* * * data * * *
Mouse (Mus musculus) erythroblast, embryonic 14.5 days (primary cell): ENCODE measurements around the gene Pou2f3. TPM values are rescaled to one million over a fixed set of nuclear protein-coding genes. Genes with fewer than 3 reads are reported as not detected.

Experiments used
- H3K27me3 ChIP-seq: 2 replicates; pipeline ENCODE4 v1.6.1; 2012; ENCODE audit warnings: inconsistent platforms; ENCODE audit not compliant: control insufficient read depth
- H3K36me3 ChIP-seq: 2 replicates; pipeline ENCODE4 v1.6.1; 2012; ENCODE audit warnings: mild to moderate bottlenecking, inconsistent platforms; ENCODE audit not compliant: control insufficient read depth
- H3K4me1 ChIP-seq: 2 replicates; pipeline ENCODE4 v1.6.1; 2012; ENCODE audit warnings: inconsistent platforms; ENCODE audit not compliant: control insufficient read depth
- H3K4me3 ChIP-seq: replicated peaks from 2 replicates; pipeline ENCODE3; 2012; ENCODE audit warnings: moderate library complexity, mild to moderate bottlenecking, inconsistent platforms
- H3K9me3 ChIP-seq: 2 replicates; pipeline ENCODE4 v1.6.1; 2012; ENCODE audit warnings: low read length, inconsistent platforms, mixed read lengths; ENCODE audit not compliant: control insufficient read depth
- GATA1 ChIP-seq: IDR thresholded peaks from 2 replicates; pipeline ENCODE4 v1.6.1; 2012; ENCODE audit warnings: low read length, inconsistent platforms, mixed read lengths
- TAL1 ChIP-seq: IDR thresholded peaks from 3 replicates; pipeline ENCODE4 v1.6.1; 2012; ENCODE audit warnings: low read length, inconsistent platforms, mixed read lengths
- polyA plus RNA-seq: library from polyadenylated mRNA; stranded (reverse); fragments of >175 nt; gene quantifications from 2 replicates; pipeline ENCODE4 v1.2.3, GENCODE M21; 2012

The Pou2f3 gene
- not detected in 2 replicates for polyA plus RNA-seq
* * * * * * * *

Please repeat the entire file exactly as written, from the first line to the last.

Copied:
Mouse (Mus musculus) erythroblast, embryonic 14.5 days (primary cell): ENCODE measurements around the gene Pou2f3. TPM values are rescaled to one million over a fixed set of nuclear protein-coding genes. Genes with fewer than 3 reads are reported as not detected.

Experiments used
- H3K27me3 ChIP-seq: 2 replicates; pipeline ENCODE4 v1.6.1; 2012; ENCODE audit warnings: inconsistent platforms; ENCODE audit not compliant: control insufficient read depth
- H3K36me3 ChIP-seq: 2 replicates; pipeline ENCODE4 v1.6.1; 2012; ENCODE audit warnings: mild to moderate bottlenecking, inconsistent platforms; ENCODE audit not compliant: control insufficient read depth
- H3K4me1 ChIP-seq: 2 replicates; pipeline ENCODE4 v1.6.1; 2012; ENCODE audit warnings: inconsistent platforms; ENCODE audit not compliant: control insufficient read depth
- H3K4me3 ChIP-seq: replicated peaks from 2 replicates; pipeline ENCODE3; 2012; ENCODE audit warnings: moderate library complexity, mild to moderate bottlenecking, inconsistent platforms
- H3K9me3 ChIP-seq: 2 replicates; pipeline ENCODE4 v1.6.1; 2012; ENCODE audit warnings: low read length, inconsistent platforms, mixed read lengths; ENCODE audit not compliant: control insufficient read depth
- GATA1 ChIP-seq: IDR thresholded peaks from 2 replicates; pipeline ENCODE4 v1.6.1; 2012; ENCODE audit warnings: low read length, inconsistent platforms, mixed read lengths
- TAL1 ChIP-seq: IDR thresholded peaks from 3 replicates; pipeline ENCODE4 v1.6.1; 2012; ENCODE audit warnings: low read length, inconsistent platforms, mixed read lengths
- polyA plus RNA-seq: library from polyadenylated mRNA; stranded (reverse); fragments of >175 nt; gene quantifications from 2 replicates; pipeline ENCODE4 v1.2.3, GENCODE M21; 2012

The Pou2f3 gene
- not detected in 2 replicates for polyA plus RNA-seq